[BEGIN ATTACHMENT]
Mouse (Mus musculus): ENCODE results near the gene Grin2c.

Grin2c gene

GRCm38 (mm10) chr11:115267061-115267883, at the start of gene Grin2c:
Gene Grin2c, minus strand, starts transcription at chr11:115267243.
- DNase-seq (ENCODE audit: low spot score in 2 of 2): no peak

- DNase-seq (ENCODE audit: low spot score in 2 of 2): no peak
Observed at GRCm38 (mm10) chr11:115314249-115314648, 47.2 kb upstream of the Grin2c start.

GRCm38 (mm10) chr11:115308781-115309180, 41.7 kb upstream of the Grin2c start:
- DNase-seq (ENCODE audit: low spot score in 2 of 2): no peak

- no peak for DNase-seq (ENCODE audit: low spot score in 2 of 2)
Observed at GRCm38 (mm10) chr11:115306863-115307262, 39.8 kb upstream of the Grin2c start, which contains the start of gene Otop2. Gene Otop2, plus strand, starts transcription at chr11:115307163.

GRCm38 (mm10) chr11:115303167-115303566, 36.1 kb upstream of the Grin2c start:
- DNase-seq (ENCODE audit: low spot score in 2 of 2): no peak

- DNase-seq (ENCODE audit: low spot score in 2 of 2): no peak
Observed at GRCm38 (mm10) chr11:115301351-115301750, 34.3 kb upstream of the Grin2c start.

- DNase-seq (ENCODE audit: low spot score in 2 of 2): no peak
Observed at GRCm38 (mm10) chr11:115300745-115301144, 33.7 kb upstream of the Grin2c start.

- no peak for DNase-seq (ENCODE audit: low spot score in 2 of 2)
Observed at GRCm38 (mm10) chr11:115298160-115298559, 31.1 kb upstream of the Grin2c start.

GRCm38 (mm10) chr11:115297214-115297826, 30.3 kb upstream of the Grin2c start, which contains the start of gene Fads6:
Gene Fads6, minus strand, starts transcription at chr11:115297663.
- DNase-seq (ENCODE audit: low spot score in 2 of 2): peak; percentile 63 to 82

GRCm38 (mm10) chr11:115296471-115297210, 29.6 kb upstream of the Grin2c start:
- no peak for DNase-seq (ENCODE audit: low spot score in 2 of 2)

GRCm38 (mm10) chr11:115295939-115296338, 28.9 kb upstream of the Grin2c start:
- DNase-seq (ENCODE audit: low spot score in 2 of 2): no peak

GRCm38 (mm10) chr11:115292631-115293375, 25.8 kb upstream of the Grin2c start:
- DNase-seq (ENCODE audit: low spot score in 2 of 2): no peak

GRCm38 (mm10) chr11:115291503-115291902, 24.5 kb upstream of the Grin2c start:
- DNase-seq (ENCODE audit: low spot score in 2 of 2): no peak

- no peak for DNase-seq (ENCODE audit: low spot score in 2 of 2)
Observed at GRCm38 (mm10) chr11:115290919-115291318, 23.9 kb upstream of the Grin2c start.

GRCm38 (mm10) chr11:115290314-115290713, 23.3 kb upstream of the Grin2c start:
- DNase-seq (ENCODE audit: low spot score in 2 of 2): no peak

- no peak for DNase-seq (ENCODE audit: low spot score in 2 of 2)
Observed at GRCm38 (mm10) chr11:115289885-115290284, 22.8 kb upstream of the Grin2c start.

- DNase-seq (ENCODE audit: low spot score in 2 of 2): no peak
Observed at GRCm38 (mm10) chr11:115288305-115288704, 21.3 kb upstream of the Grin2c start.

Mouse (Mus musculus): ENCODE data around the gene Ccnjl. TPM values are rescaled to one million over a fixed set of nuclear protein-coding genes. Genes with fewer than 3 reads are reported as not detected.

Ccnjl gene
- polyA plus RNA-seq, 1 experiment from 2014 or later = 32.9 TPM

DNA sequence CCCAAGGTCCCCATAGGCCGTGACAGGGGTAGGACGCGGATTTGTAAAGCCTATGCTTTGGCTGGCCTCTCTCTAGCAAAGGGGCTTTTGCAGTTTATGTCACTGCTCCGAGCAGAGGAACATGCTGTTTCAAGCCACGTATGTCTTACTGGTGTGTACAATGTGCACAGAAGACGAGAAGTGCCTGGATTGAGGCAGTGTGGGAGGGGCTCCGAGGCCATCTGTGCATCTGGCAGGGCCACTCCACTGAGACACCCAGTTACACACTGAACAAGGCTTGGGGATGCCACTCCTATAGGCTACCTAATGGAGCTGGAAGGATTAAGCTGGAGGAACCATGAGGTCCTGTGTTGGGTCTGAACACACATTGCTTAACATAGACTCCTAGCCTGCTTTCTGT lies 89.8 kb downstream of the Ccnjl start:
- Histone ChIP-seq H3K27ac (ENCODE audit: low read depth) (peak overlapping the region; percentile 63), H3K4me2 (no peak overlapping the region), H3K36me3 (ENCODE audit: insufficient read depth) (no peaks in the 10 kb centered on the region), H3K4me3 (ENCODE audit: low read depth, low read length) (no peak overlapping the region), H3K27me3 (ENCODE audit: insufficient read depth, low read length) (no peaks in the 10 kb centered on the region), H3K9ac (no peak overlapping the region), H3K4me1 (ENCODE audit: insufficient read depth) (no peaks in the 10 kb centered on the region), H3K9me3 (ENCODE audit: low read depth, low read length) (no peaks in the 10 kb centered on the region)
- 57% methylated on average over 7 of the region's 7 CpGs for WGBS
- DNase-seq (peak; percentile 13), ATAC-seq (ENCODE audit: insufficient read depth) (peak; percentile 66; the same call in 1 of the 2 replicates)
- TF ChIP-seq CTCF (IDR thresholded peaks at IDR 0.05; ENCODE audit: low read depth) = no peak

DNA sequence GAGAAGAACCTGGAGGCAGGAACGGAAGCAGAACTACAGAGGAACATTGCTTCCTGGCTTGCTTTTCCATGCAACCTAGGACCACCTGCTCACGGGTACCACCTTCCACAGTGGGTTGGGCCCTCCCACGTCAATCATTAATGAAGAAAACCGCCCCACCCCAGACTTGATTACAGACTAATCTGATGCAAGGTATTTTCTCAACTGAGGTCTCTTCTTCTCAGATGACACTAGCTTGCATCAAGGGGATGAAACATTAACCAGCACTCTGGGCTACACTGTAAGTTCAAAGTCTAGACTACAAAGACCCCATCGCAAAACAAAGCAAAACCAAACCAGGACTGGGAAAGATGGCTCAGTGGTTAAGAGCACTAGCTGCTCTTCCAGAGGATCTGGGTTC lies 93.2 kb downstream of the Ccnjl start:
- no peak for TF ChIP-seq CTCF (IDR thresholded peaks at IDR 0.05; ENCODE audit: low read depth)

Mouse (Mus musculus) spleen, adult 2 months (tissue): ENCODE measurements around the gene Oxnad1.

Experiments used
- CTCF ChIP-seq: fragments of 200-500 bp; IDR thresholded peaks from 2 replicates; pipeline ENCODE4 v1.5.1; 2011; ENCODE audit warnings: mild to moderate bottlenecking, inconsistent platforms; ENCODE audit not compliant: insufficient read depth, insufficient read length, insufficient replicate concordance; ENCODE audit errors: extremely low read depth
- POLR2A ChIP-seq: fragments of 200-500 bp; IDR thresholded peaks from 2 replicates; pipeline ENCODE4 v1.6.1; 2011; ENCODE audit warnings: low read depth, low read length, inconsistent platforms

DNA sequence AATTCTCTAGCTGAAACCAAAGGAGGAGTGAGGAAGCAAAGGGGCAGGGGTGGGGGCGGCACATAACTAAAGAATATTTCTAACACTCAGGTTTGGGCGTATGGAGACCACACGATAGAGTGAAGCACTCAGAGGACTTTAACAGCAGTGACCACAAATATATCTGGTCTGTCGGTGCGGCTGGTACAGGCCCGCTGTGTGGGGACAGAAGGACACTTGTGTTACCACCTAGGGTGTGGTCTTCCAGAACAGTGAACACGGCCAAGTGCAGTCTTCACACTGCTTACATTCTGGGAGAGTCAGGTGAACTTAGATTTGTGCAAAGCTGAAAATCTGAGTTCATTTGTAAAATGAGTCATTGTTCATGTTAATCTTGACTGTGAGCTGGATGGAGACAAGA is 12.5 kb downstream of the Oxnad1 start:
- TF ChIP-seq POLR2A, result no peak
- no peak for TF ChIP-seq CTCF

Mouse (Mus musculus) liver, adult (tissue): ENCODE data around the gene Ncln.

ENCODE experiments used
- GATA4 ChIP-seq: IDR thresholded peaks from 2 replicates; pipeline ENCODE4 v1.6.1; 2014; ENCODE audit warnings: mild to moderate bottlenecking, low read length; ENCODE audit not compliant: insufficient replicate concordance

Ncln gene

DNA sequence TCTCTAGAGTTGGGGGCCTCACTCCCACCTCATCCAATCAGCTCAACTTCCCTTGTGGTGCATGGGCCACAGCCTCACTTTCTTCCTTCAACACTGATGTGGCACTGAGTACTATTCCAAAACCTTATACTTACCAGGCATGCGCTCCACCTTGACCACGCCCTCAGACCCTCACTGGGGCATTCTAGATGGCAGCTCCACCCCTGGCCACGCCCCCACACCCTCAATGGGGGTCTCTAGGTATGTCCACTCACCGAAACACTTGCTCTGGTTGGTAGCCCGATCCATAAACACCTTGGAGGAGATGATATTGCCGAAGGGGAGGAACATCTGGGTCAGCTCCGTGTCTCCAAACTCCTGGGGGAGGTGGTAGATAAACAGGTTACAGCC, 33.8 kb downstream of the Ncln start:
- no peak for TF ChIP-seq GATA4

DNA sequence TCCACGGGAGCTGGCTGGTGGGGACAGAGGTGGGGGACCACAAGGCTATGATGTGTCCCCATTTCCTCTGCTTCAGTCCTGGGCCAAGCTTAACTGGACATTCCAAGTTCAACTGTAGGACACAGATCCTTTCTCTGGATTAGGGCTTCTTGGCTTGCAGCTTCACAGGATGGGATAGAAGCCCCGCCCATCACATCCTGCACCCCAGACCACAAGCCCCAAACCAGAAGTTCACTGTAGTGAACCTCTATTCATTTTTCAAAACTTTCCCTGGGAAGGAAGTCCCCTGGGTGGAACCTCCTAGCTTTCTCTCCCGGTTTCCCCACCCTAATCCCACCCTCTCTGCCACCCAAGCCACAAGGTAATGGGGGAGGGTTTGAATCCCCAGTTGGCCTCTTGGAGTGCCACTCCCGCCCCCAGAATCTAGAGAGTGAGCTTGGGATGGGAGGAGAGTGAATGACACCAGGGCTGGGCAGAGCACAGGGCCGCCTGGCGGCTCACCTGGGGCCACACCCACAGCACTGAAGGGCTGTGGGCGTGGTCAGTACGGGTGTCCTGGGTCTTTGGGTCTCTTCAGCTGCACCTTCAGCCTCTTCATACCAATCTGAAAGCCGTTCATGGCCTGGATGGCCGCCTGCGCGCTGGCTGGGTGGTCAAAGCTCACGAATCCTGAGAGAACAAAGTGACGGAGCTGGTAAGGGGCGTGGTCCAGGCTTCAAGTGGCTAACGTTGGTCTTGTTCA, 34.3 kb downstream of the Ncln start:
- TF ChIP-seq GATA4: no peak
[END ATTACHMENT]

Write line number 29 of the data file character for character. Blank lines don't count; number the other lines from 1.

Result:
GRCm38 (mm10) chr11:115291503-115291902, 24.5 kb upstream of the Grin2c start: